representations to borrowers about the terms of their loan. No longer can they be shielded from facing
liability for their fraudulent conduct by relying on the “aberrant” opinion in Pendergrass.

With regard to lenders, and those drafting the contracts, it is important to properly document
representations leading up to the final document and ensure that the loan terms are accurately
represented to borrowers. Great care must be taken to avoid representations in negotiations that can
be misconstrued by the borrowers. In addition, lenders will want to review their reservation of rights
clauses in all of their documents to ensure they clearly indicate that the borrower cannot rely on terms
discussed before the final loan documentation. In light of this recent opinion, lenders may want to
immediately institute training programs to avoid this significant pitfall that could absolutely prevent the
enforcement of their loans.

On the other hand, counsel representing borrowers in this situation should be careful to screen their
cases with this opinion in mind. While the ability to admit certain additional evidence surrounding the
misrepresentations may be useful in precluding a demurrer, summary judgment or motion to dismiss,
counsel must still be able to demonstrate at trial that the alleged misrepresentation was made and their
client justifiably relied on the lender’s misrepresentations. If the court’s decision opens the floodgates
and brings a wave of non‐meritorious claims, further judicial or legislative action could be undertaken to
limit borrowers’ and other contracting parties’ ability to seek redress for these misrepresentations, thus
depriving true victims of fraud of their just remedies.

Those in the business of purchasing distressed debt should also take note. While the laws governing a
holder in due course will provide some insulation from misrepresentations by their predecessors, they
may arguably be on notice of the misrepresentations through the loan file.[10] Moreover, in many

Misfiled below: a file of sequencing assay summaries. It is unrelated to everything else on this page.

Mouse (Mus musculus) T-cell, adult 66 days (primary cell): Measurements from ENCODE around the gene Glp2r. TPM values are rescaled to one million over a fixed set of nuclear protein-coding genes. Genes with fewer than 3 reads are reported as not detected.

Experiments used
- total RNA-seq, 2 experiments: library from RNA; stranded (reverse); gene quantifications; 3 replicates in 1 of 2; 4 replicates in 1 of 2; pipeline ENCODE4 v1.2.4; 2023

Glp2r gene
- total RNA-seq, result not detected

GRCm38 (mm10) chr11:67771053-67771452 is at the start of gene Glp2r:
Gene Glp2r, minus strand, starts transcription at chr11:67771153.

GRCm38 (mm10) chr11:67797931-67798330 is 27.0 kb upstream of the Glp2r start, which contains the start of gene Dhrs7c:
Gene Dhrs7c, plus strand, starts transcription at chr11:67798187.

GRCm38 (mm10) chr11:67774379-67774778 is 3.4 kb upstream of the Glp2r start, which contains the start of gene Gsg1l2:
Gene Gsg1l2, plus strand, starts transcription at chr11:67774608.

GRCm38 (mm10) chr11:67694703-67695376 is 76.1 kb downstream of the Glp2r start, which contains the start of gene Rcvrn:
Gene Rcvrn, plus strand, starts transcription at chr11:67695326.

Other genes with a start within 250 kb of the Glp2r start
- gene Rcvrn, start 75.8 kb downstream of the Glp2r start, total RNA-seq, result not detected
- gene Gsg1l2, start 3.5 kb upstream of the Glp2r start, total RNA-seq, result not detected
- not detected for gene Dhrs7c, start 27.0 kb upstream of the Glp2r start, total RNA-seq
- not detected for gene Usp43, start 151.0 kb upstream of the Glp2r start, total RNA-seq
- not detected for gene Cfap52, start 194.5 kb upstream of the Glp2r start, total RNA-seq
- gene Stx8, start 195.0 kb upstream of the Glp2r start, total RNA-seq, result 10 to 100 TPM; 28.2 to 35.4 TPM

instances, the same loan officers who made the misrepresentations may continue to be employed by
the entity acquiring the debt.

The California Supreme Court’s decision holds liable one who actively engages in fraudulent conduct. At
the same time, any such claim must be supported by the actual proof required in fraud cases, including
justifiable reliance. The import of this ruling is that the California Supreme Court has decided that
victims of fraud should have a remedy and more cases should be decided on their merits, instead of
disposed of by rigid legal rules that may or may not reflect commercial realities.
‐‐By Christopher S. Reeder, H. Mark Madnick and Andrew. L. Howard, Robins Kaplan Miller & Ciresi LLP
Christopher Reeder is a partner in the Los Angeles office of Robins Kaplan Miller & Ciresi. He is a lead trial
lawyer in complex commercial litigation cases including real estate, partnership and private equity
disputes, as well as lender liability matters.

Mark Madnick and Andrew Howard are associates in the Los Angeles office of Robins Kaplan Miller &
Ciresi and practice in business and real estate litigation.

The opinions expressed are those of the authors and do not necessarily reflect the views of the firm, its
clients, or Portfolio Media Inc., or any of its or their respective affiliates. This article is for general
information purposes and is not intended to be and should not be taken as legal advice.

[1] 4 Cal. 2d 258, 263 (Cal. 1935).
[2] Cal. Civil Code § 1625.
[3] Cal. Code Civ. Proc. § 1856.
[4] Cal. Civil Code § 1572(4).
[5] Pacific State Bank v. Greene, 110 Cal. App. 4th 375, 379 (2003).
[6] Citing Ferguson v. Koch, 204 Cal. 342, 347 (1928).
[7] Rosenthal v. Great Western Fin. Securities Corp., 14 Cal. 4th 394, 423 (1996) (internal citations omitted).
[8] Fleury v. Ramacciotti 8 Cal. 2d 660, 662 (Cal. 1937)
[9] Gray v. Don Miller & Associates, Inc., 35 Cal. 3d 498, 503 (1984).
[10] Roy Supply, Inc. v. Wells Fargo Bank, 39 Cal. App. 4th 1051, 1061 (1995) (“The holder in due course
does not take the instrument free of defenses of persons with whom the holder has dealt or of what
might be termed "real defenses," such as incapacity and certain types of misrepresentation.”)